Moldavite Baguette Rings

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Moldavite Baguette Rings

Mineral: Tektite var. Moldavite

Origin: South Bohemia, Czech Republic

Color: Dark Green

Treatment: None

Material: Sterling Silver (925)

Approximate Band Dimensions: 0.4cm to 0.2cm


Ring #1:

Size: 8

Weight: 2g


Ring #2:

Size: 8.75 (Almost 9)

Weight: 2g


10% of this purchase will be donated to The World Wide Fund for Nature (WWF) [EU]


 In 1900, Franz Eduard Suess pointed out that the gravel-size moldavites exhibited curious pittings and wrinkles on the surface, which could not be due to the action of water, but resembled the characteristic markings on many meteorites. He attributed the material to a cosmic origin and regarded moldavites as a special type of meteorite for which he proposed the name of tektite.

Moldavites' highly textured surfaces are now known to be the result of pervasive etching by naturally occurring CO2 and humic acids present in groundwater. Because of their extremely low water content and chemical composition, the current consensus among earth scientists is that moldavites were formed about 14.7 million years ago during the impact of a giant meteorite in the present-day Nördlinger Ries crater.

Splatters of material that was melted by the impact cooled while they were actually airborne and most fell in Bohemia. Currently, moldavites have been found in an area that includes southern Bohemia, western Moravia, the Cheb Basin (northwest Bohemia), Lusatia (Germany), and Waldviertel (Austria).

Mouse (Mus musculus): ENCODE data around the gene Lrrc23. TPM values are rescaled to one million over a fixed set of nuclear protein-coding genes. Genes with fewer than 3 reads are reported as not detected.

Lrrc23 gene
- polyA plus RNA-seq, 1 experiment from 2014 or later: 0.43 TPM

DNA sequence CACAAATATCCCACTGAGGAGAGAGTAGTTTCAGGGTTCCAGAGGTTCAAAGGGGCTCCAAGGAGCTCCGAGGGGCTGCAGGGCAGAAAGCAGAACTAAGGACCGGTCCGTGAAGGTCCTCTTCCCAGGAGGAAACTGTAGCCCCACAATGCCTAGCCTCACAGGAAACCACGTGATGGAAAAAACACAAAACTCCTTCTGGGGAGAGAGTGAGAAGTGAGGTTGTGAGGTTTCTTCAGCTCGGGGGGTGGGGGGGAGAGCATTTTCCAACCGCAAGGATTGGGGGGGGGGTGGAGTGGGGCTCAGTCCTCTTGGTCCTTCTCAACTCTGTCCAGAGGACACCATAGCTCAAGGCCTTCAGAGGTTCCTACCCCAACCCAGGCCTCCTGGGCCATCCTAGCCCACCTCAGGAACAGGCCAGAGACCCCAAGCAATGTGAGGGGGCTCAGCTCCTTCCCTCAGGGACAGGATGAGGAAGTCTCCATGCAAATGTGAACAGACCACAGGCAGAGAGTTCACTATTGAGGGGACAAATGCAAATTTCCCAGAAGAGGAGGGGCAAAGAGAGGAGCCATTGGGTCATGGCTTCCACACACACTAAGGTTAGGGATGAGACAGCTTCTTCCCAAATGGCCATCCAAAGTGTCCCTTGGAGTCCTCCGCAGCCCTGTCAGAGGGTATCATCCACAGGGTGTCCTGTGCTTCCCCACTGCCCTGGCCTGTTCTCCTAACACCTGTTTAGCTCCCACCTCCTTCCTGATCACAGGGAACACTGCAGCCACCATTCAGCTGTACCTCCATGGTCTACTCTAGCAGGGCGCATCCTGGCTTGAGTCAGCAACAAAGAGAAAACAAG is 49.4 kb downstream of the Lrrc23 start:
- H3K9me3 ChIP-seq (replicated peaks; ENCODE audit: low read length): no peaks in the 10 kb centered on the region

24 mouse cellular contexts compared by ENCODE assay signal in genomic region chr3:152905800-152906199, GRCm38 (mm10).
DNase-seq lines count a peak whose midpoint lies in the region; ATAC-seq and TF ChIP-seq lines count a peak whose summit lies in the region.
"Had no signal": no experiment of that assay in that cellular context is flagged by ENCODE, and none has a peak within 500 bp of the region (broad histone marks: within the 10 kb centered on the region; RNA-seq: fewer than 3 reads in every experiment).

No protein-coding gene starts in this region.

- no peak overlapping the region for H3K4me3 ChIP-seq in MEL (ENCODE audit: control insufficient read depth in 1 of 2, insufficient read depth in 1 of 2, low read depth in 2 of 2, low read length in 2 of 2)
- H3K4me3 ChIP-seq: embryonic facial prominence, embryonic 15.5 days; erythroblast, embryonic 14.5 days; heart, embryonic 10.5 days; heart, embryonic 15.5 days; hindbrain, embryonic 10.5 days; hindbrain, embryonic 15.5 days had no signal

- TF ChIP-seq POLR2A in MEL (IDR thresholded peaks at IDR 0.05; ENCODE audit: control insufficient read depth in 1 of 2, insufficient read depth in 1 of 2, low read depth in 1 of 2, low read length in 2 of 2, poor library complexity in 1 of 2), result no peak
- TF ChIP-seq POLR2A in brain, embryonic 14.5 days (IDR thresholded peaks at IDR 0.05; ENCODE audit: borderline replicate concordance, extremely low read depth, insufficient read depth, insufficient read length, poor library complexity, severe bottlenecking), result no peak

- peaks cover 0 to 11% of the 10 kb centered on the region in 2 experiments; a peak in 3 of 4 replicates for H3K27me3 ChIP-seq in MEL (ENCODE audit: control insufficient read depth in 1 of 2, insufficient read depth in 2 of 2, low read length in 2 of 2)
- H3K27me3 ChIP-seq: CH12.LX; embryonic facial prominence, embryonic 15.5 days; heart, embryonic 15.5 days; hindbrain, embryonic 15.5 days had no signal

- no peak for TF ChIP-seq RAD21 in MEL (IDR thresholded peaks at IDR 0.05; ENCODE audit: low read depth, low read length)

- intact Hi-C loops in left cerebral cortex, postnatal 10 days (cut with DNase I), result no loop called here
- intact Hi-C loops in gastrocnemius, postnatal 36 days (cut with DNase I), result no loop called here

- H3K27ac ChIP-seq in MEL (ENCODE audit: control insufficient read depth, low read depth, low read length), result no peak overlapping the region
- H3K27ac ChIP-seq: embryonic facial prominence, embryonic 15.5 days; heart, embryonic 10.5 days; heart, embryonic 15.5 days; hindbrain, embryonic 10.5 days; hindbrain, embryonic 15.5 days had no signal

Ninety-nine per cent of all moldavite finds have come from the South Bohemian localities, one percent were found in South Moravian localities. Only tens of pieces were found in the Lusatian area (near Dresden), Cheb basin area (West Bohemia) and Northern Austria (near Radessen). Principal occurrences of moldavites in Bohemia are associated with Tertiary sediments of the¬†ńĆesk√© Budńõjovice¬†and¬†TŇôeboŇą¬†basins.

The most prominent localities are concentrated in a NW-SE strip along the western margin of the ńĆesk√© Budńõjovice Basin. The majority of these occurrences are bound to the¬†Vr√°bńće¬†Member and¬†Koroseky¬†Sandy Gravel. Prominent localities in the TŇôeboŇą Basin are bound to gravels and sands of the¬†Doman√≠n¬†Formation.

In Moravia, moldavite occurrences are restricted to an area roughly bounded by the towns of¬†TŇôeb√≠ńć,¬†Znojmo¬†and¬†Brno. The colour of Moravian moldavites usually differs from their Bohemian counterparts, as it tends to be brownish.

Taking into account the number of pieces found, Moravian localities are considerably less productive than the Bohemian ones; however, the average weight of the moldavites found is much higher. The oldest (primary) moldavite-bearing sediments lie between Slavice and TŇôeb√≠ńć.

The majority of other localities in southern Moravia are associated with sediments of¬†Miocene¬†as well as¬†Pleistocene¬†rivers that flowed across this area more or less to the southeast, similar to the present streams of¬†Jihlava,¬†Oslava¬†and¬†JeviŇ°ovka.


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